Lyric features eight compositions by pianist Billy Childs, plus an arrangement of the traditional "Scarborough Faire." Besides the leader's piano, the ensemble includes the guitars of Larry Koonse, the reeds of Bob Sheppard, the bass of either Scott Colley or Jimmy Johnson and the drums of either Brian Blade or "Smitty" Smith. The level of musicianship, in other words, is high. The other nine players here, on strings, flute, oboe, French horn, bassoon and harp, are not well known in jazz circles, but they are clearly capable.
The problem with Lyric does not lie with any shortcomings of execution but with Childs' limitations as a composer and conceptualist. Everything he writes sounds slightly familiar--not necessarily a problem in itself, but the music vaguely recalled is neither interesting nor compelling. Lyric is all lilting, superficial prettiness, or self-consciously dramatic sentimentality, and the absence of ideas that require attention induces ennui.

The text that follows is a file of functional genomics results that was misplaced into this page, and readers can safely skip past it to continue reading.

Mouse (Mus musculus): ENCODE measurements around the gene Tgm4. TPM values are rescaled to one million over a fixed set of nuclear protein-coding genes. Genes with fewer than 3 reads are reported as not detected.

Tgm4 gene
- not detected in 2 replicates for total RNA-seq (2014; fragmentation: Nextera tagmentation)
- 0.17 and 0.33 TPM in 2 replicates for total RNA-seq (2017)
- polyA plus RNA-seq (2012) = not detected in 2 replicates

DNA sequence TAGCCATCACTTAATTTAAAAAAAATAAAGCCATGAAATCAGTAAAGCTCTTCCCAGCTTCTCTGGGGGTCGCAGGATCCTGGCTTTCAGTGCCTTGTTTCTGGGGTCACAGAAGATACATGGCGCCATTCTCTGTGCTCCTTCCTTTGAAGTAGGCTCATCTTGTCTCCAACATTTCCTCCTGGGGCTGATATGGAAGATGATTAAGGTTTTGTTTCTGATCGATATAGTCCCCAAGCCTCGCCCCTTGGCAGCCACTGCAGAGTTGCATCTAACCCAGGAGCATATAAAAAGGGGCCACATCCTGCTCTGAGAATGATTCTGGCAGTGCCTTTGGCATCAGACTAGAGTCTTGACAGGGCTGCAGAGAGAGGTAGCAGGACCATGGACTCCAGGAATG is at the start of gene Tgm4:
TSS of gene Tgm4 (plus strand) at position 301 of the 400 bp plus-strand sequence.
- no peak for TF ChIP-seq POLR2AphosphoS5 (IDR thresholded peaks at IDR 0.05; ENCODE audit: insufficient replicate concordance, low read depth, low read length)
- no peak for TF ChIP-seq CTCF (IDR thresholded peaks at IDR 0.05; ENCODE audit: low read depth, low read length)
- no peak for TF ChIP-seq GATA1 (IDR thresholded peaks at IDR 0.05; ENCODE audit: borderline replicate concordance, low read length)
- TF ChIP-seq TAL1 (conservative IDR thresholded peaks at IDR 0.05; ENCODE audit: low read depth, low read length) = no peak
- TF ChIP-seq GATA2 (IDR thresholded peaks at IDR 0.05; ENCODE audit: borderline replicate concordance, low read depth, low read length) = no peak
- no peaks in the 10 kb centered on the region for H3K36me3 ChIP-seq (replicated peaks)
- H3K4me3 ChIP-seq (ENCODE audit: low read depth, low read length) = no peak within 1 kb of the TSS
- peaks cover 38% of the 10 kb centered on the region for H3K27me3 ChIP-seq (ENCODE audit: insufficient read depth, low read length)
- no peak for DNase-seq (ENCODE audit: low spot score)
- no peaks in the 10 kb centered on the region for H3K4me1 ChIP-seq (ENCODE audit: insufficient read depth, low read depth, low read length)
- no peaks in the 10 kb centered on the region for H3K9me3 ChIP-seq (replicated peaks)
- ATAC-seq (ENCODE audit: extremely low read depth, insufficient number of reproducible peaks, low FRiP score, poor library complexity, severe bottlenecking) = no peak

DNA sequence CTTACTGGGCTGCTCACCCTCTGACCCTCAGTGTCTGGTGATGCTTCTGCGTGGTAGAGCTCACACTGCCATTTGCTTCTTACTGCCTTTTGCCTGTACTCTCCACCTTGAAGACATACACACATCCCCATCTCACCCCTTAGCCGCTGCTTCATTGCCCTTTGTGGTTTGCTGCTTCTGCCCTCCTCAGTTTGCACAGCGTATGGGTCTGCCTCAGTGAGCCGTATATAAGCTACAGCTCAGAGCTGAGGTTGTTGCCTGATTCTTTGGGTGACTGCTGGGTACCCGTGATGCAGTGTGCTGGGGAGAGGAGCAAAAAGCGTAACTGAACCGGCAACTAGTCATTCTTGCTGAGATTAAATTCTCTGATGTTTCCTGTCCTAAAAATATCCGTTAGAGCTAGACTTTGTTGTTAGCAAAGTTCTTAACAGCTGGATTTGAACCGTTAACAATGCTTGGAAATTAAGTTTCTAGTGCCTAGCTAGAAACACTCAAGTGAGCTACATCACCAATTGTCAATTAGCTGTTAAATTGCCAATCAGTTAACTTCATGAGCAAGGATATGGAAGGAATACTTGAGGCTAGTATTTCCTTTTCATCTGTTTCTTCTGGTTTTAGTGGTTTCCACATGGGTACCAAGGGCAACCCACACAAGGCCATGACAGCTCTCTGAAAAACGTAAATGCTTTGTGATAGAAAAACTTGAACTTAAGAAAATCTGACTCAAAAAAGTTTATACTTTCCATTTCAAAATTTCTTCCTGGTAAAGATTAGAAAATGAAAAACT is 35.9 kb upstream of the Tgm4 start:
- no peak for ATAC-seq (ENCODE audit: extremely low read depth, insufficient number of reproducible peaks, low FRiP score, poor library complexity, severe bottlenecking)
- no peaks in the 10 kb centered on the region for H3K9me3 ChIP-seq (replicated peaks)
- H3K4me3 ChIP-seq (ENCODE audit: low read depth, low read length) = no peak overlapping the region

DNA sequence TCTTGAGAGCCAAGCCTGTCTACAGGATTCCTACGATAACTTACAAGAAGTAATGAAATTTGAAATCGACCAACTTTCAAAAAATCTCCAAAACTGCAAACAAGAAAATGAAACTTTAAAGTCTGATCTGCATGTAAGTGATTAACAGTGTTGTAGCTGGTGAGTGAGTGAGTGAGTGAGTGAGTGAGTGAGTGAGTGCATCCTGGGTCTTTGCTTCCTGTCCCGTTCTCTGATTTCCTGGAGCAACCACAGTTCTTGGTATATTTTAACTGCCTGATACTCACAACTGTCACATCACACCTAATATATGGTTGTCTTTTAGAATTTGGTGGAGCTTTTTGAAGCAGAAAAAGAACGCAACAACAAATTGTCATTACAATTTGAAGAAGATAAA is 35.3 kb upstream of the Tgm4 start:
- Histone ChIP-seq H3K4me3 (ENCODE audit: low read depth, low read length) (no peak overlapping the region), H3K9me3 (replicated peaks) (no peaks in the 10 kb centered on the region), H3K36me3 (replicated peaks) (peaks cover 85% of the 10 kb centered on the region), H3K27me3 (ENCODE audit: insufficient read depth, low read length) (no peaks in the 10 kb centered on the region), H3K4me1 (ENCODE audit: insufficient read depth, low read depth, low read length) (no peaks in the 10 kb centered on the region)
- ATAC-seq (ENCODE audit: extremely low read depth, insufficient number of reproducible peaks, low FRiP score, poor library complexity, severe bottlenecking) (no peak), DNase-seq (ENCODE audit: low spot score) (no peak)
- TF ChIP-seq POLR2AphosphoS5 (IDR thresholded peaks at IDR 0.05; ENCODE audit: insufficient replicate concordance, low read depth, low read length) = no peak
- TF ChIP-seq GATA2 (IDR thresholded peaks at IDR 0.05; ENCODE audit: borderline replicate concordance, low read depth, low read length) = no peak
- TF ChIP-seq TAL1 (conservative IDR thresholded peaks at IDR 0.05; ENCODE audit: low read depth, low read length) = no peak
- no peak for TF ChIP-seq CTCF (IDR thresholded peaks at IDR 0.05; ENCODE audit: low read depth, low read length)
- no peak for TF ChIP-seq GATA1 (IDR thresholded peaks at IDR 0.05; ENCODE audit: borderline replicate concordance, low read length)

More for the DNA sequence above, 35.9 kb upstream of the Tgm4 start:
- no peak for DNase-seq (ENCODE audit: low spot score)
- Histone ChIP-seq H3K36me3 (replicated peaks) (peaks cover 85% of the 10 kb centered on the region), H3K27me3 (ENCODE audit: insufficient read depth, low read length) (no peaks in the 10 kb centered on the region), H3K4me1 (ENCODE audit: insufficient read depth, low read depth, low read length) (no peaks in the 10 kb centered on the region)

No instrument other than Childs' predictable piano gets much space. Yet the only moments when this album comes to life is when others solo. Colley's somber bass is authentically mournful on "Goodbye, Friend." On both "Into the Light" and "Hope, in the Face of Despair," Sheppard's soprano saxophone is an unexpected arrival of hard intelligence.